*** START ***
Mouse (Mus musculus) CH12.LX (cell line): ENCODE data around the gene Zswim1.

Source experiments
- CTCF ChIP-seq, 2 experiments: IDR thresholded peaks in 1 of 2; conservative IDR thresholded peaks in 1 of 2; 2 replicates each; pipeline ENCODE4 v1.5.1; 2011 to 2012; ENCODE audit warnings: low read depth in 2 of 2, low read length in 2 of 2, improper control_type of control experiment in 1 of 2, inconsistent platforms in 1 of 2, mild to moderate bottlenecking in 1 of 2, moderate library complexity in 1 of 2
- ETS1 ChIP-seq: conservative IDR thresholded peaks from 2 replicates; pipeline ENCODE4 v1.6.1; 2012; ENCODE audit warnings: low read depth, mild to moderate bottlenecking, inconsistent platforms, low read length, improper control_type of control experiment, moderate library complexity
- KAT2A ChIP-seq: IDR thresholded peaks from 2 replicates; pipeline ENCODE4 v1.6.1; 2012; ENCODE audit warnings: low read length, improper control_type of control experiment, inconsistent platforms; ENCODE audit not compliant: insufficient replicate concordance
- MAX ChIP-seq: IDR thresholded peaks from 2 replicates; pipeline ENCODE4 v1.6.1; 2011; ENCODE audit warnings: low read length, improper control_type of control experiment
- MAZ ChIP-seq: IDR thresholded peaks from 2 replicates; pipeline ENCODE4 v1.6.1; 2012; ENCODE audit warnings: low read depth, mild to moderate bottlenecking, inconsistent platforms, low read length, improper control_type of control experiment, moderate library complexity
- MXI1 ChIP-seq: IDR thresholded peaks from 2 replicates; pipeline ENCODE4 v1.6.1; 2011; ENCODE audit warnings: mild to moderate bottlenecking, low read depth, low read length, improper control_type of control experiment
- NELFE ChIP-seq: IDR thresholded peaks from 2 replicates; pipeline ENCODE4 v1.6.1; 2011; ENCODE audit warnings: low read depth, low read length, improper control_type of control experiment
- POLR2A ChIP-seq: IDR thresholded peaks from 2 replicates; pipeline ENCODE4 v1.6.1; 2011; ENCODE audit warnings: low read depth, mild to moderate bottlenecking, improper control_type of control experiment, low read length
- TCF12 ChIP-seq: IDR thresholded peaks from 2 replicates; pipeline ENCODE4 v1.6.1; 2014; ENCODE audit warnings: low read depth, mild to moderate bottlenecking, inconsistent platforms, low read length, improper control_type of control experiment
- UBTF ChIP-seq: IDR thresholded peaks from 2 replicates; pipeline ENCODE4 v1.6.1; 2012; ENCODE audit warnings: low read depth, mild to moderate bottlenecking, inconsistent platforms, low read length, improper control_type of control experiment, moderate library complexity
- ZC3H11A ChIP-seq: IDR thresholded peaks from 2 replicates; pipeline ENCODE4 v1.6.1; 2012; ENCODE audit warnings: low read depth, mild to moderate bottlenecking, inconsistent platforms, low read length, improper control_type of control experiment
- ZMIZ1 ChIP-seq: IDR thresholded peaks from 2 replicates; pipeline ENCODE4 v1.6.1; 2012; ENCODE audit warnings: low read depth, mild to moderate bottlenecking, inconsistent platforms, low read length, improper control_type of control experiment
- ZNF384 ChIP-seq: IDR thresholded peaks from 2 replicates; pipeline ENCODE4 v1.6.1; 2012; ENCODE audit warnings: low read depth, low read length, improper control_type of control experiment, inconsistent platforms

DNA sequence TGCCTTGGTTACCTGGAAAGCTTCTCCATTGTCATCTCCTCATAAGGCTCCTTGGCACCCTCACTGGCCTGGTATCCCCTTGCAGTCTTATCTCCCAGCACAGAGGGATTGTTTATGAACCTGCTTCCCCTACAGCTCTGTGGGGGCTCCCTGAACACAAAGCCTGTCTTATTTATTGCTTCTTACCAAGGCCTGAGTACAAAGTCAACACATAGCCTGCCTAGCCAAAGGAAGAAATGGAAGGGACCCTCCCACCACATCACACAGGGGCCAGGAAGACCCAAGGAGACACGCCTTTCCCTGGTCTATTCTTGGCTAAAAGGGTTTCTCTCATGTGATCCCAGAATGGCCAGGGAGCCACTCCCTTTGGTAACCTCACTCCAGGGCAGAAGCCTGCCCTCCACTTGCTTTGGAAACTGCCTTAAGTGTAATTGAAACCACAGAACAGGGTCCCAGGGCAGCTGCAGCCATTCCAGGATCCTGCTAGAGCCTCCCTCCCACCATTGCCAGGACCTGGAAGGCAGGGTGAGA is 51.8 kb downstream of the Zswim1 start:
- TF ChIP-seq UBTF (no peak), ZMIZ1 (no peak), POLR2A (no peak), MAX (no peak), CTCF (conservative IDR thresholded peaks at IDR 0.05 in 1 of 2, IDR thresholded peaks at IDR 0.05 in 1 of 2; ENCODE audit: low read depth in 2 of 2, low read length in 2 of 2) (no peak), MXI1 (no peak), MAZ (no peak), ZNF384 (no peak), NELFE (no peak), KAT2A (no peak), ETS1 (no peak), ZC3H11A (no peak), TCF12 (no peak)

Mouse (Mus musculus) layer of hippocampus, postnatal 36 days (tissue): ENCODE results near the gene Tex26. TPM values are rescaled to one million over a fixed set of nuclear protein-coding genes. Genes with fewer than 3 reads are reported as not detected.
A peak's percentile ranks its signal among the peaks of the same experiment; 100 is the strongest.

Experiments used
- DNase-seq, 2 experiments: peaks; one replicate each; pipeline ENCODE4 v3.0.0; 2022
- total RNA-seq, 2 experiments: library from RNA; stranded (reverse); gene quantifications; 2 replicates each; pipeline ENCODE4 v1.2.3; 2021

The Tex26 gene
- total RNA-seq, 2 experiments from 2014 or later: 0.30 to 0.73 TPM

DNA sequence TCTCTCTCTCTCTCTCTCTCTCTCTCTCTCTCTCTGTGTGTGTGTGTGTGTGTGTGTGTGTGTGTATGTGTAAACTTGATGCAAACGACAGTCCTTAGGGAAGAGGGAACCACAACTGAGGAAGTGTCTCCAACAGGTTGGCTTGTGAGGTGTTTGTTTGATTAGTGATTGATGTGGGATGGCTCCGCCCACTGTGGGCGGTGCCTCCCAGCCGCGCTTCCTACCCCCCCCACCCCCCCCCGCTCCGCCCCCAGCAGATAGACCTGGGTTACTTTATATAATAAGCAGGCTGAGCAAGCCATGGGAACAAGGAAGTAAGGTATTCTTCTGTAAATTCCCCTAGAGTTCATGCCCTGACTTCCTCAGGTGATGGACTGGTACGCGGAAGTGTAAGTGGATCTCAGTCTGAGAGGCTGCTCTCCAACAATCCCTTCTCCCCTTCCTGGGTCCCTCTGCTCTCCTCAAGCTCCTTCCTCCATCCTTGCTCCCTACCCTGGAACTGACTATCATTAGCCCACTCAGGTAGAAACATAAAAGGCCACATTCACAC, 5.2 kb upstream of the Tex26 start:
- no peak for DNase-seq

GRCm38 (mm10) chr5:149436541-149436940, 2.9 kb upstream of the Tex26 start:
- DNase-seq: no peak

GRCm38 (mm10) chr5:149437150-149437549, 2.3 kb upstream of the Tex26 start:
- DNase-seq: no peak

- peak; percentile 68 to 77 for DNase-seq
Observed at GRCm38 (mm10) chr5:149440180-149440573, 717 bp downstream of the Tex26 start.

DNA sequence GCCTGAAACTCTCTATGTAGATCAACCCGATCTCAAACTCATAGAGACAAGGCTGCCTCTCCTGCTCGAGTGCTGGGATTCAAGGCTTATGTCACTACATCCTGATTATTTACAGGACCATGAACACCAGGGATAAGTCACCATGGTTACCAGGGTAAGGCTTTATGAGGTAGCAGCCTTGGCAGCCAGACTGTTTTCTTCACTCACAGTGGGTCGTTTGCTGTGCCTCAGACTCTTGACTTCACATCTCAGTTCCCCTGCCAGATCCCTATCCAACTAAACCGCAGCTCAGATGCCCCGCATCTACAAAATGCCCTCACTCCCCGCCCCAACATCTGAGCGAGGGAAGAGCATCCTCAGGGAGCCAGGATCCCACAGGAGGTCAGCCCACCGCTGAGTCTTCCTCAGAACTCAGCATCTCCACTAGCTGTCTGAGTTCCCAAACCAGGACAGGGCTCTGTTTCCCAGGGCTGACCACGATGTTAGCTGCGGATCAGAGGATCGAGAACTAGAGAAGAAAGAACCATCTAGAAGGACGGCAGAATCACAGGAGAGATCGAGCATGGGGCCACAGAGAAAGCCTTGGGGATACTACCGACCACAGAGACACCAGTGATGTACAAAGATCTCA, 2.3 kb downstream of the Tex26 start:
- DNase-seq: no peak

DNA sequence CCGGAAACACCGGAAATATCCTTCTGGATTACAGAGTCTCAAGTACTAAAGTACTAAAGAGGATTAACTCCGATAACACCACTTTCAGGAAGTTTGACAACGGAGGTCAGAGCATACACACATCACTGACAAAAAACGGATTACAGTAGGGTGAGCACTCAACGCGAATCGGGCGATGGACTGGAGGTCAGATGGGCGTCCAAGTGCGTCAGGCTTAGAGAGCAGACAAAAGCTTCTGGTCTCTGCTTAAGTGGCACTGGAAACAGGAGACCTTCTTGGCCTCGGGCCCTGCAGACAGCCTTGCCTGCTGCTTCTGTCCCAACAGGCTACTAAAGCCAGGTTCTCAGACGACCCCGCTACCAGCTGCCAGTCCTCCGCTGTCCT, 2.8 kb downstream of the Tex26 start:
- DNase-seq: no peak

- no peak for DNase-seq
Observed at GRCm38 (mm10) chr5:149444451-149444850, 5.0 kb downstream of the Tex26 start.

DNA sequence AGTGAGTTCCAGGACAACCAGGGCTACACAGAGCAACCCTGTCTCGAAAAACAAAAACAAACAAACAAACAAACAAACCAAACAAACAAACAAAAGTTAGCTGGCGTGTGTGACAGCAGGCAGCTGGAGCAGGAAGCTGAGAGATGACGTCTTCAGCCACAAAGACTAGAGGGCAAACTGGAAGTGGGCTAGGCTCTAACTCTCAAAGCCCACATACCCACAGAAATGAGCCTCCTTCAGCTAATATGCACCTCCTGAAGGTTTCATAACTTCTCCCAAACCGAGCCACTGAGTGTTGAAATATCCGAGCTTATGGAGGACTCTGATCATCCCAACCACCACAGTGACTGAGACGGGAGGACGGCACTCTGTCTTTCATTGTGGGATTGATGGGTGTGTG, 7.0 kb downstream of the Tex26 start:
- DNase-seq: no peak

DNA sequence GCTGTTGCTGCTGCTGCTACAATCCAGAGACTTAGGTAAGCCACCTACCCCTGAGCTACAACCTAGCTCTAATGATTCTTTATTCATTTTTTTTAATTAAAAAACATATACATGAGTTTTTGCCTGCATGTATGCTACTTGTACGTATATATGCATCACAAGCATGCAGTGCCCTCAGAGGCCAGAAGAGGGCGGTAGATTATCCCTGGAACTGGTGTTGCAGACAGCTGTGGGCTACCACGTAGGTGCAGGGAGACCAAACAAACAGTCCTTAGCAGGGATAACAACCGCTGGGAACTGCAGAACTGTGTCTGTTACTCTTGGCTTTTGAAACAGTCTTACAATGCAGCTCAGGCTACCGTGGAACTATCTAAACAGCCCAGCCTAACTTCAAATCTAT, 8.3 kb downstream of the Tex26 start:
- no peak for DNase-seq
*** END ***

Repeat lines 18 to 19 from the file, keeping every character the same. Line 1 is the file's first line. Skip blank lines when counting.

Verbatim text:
Mouse (Mus musculus) layer of hippocampus, postnatal 36 days (tissue): ENCODE results near the gene Tex26. TPM values are rescaled to one million over a fixed set of nuclear protein-coding genes. Genes with fewer than 3 reads are reported as not detected.
A peak's percentile ranks its signal among the peaks of the same experiment; 100 is the strongest.